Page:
Chapter 4 - Part 2

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Awakening: Prodigy a dark fantasy novel

Author's Note: 

This particular scene is the seed that created the second underlying story thread involving the Fractured Memories. In the fourth draft, I decided that this particular 'dream sequence' no longer fit the narrative of the story I wanted to tell. It suited the fractured memories concept just fine, but didn't really work to tell the Awakening: Prodigy story. So the published version of this chapter, when we get to that point, will be very different from the one you're reading now.

I've often wondered if maybe I should write the fractured memories that tie all of the memory sequences together. Maybe I will... Maybe I won't. I don't know yet. I just want to finish this project first.

The feed paused unexpectedly. It didn't matter; he was done with this video. He accessed the next one manually since it wouldn't auto play. "Corporate entities are fighting heightened taxations in a new bill proposed by the Council." Seth checked his feed; this one wasn't supposed to be playing. He scrolled through his playlist, clicking on the next item only to have the command ignored. "-claiming higher taxes will reduce the quality of life for their employees." The video froze again, the audio skipping loudly. Seth cursed, waving his wrist over the black sphere to reboot his screen.

A red light circled the circumference of the sphere. A red beam shot across the length of the car, searching, falling onto Seth, who had fallen back into his seat. He scanned the small passenger car for a place to escape the beam. There was nowhere to hide. This wasn't good. He had heard things about government security drones. The wrong combinations of clicks, or accessing questionable content was said to call the hounds. His mind raced over the content he had viewed, was any of it anti-government?

The beam remained fixated between the senior student's eyes. The intrusive light faded, allowing the frightened passenger a moment to release his anxiety with a heavy sigh.

The sphere broke apart, it's geometric pieces hovering in place. Seth was aware of two things at this moment: what was happening was extension of reality and, that time was misbehaving. He didn't know what exactly it was about this moment that led him to think of time as being a cipher of sorts, but he was fully aware that he was the recipient of a message.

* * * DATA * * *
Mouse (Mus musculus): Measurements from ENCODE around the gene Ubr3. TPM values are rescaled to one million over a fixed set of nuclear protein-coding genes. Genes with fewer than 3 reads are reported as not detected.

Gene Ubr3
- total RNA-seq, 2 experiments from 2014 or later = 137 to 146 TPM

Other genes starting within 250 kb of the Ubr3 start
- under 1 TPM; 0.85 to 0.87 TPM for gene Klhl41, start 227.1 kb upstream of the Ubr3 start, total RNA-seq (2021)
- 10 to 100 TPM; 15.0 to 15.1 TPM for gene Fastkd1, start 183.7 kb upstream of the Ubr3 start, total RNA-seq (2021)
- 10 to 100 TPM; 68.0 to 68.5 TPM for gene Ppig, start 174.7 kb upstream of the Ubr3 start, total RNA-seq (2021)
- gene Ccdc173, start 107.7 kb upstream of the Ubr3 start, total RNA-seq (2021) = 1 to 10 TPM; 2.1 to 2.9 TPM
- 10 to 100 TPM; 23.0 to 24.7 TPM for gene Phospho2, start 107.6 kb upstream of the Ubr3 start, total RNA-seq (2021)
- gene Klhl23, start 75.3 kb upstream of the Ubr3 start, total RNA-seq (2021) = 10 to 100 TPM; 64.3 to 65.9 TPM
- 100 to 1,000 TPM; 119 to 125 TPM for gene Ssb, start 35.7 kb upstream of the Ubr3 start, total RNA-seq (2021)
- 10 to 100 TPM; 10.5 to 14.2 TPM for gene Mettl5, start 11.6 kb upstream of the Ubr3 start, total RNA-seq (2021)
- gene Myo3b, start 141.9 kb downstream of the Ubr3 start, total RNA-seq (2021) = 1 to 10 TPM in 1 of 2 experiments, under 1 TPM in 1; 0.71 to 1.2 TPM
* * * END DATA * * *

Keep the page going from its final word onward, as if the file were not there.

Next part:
The sphere shattered for a second time, breaking up into fragment as though made of glass. Time froze catching the fragments. Seth was aware, time for him carried onward. Time reversed itself, reshaping the sphere into a series of inverted spheres. A powerful sound that was felt but not heard escaped from the device, launching Seth back. The car's silver-pearl surface shattered as he passed through its wall and fell into the wilds of the world outside of the train.

"This isn't real," Seth told himself, feeling the sting of deep cuts bite against his will to move. The skies above swirled in inky blacks, mixing in with dark storm clouds promising rain. The crimson hue marking the horizon told him that it should be sunset, yet some part of him knew that the blood-drenched skyline meant something entirely different.

"It's going to rain," he told no one in particular. Sickly sweet scent with a twinge of copper lingered where the smell of water should have been. He could smell the moisture building up, even as smoke and sulfur began to overpower his senses. He forced himself to get to his feet when the ground beneath his body had grown too hot. Even with the added protection of his boots, he could feel the intense heat radiating from beneath his feet, causing the rubber to stick with each step. He needed to walk at a brisk pace and keep walking.

His only reasonable option was to seek out the rail line. He could follow it back to civilization, regardless of which direction he went. Lightning tore through the sky, ripping open the clouds. He held out an ashen hand, catching droplets of blood and soot. He'd be lucky to reach anywhere before the sun set.

He had heard stories of demon ravaged towns from news feeds, soldier stories and distant relatives of affected families. Blood and ash falling from the sky seemed a bit extreme, as though something was announcing its presence, demanding complete surrender. He sighed. At least he wasn't going to die in the killing fields. The hairs on his arms stood on end as a chill ran up his spine, 'I could die here today'.